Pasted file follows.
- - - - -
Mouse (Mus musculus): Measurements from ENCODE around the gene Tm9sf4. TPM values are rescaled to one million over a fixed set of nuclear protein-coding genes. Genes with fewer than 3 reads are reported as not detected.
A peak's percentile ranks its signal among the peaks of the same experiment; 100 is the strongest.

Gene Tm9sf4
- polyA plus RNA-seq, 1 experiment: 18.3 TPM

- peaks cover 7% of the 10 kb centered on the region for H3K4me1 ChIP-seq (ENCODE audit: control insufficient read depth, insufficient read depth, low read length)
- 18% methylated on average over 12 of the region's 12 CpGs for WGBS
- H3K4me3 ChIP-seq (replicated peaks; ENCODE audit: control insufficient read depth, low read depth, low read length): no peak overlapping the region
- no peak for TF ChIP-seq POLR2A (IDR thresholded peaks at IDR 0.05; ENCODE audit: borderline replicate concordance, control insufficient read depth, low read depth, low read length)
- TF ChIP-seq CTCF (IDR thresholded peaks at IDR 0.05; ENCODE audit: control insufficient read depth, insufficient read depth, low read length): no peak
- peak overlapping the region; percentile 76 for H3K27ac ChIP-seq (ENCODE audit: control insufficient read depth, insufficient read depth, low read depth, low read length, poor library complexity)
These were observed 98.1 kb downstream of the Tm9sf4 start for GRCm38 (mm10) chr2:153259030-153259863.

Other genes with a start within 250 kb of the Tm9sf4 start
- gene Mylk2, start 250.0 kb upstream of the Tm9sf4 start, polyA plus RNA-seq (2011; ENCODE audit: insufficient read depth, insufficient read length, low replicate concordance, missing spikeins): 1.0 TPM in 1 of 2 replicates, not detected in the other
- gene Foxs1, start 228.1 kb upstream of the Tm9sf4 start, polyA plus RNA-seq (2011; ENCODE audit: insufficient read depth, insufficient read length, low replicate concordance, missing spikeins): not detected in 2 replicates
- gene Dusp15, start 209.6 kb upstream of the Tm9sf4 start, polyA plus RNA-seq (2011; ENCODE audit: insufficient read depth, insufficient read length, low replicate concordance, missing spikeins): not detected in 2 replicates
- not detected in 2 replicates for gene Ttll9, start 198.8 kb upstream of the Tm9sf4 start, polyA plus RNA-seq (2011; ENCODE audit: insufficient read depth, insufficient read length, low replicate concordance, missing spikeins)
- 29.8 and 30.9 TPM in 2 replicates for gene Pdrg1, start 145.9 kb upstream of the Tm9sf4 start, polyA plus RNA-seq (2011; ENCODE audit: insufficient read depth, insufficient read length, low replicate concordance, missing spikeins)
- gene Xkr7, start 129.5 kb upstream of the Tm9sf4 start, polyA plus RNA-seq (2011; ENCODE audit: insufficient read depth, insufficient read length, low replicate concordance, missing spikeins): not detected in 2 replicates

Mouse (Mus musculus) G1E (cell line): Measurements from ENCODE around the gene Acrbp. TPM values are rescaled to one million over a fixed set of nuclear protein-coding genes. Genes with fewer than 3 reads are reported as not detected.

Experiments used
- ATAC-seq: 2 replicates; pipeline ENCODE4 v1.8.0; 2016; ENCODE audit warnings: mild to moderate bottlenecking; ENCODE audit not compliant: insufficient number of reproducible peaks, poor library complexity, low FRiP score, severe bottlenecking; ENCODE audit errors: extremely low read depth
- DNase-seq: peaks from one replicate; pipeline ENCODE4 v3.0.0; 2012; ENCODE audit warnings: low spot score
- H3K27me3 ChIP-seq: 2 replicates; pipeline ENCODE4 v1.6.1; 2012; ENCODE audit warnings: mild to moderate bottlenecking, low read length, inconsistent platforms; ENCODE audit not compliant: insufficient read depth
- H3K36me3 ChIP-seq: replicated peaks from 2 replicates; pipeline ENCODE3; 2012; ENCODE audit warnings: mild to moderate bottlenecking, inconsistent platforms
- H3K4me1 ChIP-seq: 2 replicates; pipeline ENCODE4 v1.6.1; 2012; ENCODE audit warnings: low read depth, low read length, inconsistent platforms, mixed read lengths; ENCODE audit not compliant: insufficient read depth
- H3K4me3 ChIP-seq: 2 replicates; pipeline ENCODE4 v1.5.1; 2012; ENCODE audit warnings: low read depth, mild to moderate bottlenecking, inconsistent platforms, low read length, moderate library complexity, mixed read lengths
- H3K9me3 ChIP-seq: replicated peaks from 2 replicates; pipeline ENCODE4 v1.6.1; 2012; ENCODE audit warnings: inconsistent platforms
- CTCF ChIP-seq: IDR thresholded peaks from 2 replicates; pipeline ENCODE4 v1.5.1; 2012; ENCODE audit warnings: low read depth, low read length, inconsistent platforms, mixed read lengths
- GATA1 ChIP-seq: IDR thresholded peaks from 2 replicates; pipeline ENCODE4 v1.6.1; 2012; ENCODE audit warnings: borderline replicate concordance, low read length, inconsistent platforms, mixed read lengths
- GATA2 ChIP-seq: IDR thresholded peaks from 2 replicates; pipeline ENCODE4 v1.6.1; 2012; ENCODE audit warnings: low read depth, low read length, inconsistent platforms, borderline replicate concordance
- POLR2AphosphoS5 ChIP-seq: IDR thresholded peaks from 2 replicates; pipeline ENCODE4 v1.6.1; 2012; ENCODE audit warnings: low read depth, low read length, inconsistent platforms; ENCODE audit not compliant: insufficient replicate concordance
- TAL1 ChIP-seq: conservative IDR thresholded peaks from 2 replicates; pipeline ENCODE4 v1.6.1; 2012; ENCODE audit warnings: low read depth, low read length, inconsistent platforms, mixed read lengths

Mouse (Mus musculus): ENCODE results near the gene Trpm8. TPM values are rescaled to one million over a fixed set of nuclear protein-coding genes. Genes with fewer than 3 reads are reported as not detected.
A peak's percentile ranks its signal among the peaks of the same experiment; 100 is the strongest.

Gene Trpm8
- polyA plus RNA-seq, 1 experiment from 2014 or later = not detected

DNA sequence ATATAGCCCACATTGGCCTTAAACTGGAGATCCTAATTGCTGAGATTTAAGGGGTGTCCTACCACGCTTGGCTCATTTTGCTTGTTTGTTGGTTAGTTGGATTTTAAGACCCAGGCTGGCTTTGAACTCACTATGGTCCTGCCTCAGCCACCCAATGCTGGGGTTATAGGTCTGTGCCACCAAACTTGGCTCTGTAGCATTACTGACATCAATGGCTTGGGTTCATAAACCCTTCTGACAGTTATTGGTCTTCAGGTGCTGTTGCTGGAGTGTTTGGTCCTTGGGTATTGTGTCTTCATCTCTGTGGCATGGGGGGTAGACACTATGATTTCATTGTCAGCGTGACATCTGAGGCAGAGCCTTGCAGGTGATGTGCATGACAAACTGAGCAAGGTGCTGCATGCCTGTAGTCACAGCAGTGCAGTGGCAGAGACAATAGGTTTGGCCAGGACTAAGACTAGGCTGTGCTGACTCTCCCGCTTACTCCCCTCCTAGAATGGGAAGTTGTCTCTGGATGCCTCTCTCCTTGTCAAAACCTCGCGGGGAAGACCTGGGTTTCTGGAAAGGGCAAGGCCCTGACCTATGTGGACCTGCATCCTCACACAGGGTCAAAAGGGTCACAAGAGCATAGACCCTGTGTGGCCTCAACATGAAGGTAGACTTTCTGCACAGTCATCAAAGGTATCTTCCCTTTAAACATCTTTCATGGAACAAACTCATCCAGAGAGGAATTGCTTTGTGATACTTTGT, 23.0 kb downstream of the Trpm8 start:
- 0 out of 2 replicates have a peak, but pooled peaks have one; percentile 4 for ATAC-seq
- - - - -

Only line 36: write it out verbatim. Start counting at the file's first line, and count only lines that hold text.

- polyA plus RNA-seq, 1 experiment from 2014 or later = not detected